The financial world should be bracing itself for what is set to be a big year for cyber-crime, according to ThreatMetrix's new report.
The quarterly report compiles data from billions of transactions conducted through the ThreatMetrix Digital Identity Network. Over a three month period, ThreatMetrix detected 21 million fraud attacks and 45 million bot attacks.
SCMagazineUK.com spoke to Dr Stephen Topliss of ThreatMetrix. Bot attacks are one of the newer, scarier threats; they've evolved to evade traditional layered security methods, often raising no alarms to even the best protected of organisations.
Bots have already been around for a long time but “historically the financial institutions and e-commerce have always felt reasonably well protected against them”. Companies would merely put up firewalls and put in place upstream defences. But, Topliss told SC, “bots are starting to change how they work”, becoming far more sophisticated than their predecessors.
‘Low and Slow' attacks are becoming far more popular when it comes to bots, avoiding the traditional security controls which are expecting a full on assault, not reconnaissance. Bots are “manipulating themselves so they're coming from many places, they're only trying to access one account once and testing and moving on so that actually those defences that are currently in place aren't catching them.”
In the wake of any number of headline grabbing breaches last year, the details of millions of people around the world are now cheaply available online in bundles of hundreds of thousands. Cyber-criminals, instead of just using them, are first testing them against a wide range of companies, just to see what they can get. They're not trying to commit fraud initially, Topliss told SC, but “just trying to narrow it down to a thousand credentials” that they can use maliciously.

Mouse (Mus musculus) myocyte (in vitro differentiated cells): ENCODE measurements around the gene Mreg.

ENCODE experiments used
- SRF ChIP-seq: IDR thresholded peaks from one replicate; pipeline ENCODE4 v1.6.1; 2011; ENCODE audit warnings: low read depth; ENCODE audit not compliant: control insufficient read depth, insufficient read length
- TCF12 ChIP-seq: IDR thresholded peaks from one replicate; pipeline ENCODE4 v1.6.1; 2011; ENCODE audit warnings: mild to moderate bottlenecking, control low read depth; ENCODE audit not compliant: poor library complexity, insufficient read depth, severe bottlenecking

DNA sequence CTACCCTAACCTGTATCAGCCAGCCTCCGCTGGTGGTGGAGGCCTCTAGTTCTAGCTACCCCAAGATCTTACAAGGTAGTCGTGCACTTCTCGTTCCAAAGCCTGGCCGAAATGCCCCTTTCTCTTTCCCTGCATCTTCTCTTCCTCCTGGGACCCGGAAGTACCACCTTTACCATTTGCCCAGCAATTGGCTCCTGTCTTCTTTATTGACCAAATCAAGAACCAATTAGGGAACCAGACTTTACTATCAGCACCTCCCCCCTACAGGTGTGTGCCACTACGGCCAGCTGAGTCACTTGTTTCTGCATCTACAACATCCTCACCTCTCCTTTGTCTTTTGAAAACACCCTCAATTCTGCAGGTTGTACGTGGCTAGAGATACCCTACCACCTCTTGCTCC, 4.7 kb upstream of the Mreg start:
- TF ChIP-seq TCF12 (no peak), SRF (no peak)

These tend to be precursors to actual fraud, testing what credentials work on what accounts before going for the kill.
On the back of that, identity has become a far more valuable commodity than it might have once been and has meant login attacks have increased considerably.
The biggest payoffs for cyber-criminals were seen in new account origination. Using the great wealth of personal details available for low prices on the darker corners of the internet, cyber-criminals have managed to rack up the largest sums by creating accounts in other people's names. These lucrative assaults have increased in number by 155 percent since last year and have grown in scale by nearly 200 percent.
One continuing theme is the changing nature of finance as lending moves online.
The growth of unorthodox lenders, like payday loan companies and peer-to-peer lenders, has provided consumers and enterprises with new ways of borrowing money, often avoiding the traditional credit checks of banks. It also offers to cyber-criminals a fertile area from which to profit. New account creation proved a very successful tactic for the ill-intentioned here, especially when compared to attacks against traditional lenders.
Topliss says attack rates "are much higher" against unorthodox lenders on account of the sector's circumvention of traditional identity checks, emphasis on speed and efficiency and heavy focus on online services.
But “traditional banks are providing more and more online services”. Often, one can now apply for credit cards and loans over an online banking portal and increasingly, Topliss told SC, “what we're seeing now is loans and credit cards being [fraudulently] applied for online from existing customer accounts”.While fingers are often pointed towards China, Russia and Brazil as the most common origins of international cyber-fraud, Topliss told SC that many of the fraud attacks on UK institutions come from inside the UK.
“Predominately it's an in-country attack initially”, says Topliss because "cash outs are easier within the country where the banks are located”.
The report bears this out, listing not China, Russia and Brazil as the principle origins of attack, but Germany, France, the UK and the US.